Eurasian Wigeon are exclusively vegetarian, and do best where they have access to grazing — the short, stubby beak is ideally suited to cropping grass. They make excellent lawnmowers, so are ideal for keeping lawns in an enclosure short and neat.
Subtle rather than showy, the Eurasian Wigeon is a duck that winters in great numbers in Britain, with most of our visitors travelling to us from Iceland, Scandinavia and Russia. It is a highly social species, found in flocks of hundreds or even thousands of birds. In contrast to its winter abundance, it is a scarce nester, restricted mainly to the Scottish Highlands and islands and to high pools in the Pennines.
50–60% of the UK’s wintering population is found at ten or fewer sites, so it is considered localised. The UK holds 20–30% of the European wintering population, so it is considered to be of international importance. For these reasons this species is Amber-listed in Britain.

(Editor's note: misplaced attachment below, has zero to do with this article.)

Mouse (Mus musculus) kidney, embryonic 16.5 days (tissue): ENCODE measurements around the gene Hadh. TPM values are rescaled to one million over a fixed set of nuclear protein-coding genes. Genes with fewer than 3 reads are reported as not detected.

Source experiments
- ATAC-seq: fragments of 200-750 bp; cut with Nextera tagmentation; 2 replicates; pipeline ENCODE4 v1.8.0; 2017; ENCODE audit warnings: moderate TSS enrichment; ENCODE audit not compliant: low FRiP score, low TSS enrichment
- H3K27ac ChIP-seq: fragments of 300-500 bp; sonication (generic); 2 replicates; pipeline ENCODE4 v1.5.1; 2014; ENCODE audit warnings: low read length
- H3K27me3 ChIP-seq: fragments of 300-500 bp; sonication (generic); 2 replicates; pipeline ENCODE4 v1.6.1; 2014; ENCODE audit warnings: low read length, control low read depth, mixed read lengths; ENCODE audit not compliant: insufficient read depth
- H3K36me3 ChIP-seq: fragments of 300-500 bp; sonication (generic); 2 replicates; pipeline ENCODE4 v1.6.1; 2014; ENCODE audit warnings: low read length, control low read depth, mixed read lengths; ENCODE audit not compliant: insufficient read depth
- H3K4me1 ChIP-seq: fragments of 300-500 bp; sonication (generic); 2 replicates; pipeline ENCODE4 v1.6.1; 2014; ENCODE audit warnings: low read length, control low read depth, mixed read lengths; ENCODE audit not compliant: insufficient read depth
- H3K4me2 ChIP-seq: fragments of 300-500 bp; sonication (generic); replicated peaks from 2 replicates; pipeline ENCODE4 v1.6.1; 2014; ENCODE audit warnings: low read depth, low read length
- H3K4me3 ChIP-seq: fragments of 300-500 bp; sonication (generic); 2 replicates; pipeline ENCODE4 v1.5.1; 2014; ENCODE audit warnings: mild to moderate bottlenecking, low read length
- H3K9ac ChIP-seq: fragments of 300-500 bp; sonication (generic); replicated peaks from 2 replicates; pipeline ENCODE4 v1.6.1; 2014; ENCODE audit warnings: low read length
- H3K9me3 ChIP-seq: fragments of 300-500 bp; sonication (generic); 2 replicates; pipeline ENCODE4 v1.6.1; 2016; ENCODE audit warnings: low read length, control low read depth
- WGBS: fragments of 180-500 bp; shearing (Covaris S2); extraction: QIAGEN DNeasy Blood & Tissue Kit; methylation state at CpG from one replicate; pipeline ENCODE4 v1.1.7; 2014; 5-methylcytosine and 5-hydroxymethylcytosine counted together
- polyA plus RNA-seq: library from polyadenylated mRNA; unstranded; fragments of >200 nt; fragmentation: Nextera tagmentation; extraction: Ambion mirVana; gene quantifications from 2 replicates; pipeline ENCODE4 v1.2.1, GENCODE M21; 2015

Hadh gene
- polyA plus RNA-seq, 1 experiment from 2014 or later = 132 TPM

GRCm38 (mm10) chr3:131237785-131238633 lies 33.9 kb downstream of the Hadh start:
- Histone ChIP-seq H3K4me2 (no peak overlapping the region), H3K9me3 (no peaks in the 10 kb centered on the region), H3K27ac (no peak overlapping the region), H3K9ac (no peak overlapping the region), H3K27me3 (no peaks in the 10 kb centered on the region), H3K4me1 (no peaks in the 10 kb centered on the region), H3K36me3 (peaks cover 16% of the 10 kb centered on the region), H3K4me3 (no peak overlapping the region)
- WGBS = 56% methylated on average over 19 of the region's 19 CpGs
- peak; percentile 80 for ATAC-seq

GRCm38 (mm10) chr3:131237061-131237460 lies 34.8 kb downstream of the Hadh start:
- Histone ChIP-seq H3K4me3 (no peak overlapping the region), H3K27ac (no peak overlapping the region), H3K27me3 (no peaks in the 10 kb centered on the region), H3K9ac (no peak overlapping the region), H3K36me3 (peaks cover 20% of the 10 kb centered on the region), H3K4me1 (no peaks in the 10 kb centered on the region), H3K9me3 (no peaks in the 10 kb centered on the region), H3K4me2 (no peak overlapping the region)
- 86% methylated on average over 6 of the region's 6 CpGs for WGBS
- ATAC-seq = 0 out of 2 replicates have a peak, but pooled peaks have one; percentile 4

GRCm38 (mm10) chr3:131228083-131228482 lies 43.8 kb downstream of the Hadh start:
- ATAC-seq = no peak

It is a close relation of the American and Chiloé Wigeons. Like those birds, it tends to be a pleasing yet unobtrusive member of a wildfowl collection, seldom aggressive and happiest in the company of other wigeon. The drake has a wonderful, far-carrying whistle — wheeooo — contrasting with the duck’s growling quack.
Eurasian Wigeon will hybridise readily with American Wigeon, so should not be kept together in the same enclsure. Occasionally wild hybrids are seen, like this one below, caught in Scotland in late winter.
Wigeon breed readily in captivity, producing a clutch of between 7 and 12 creamy eggs in late May or June. The incubation period is 24 to 25 days.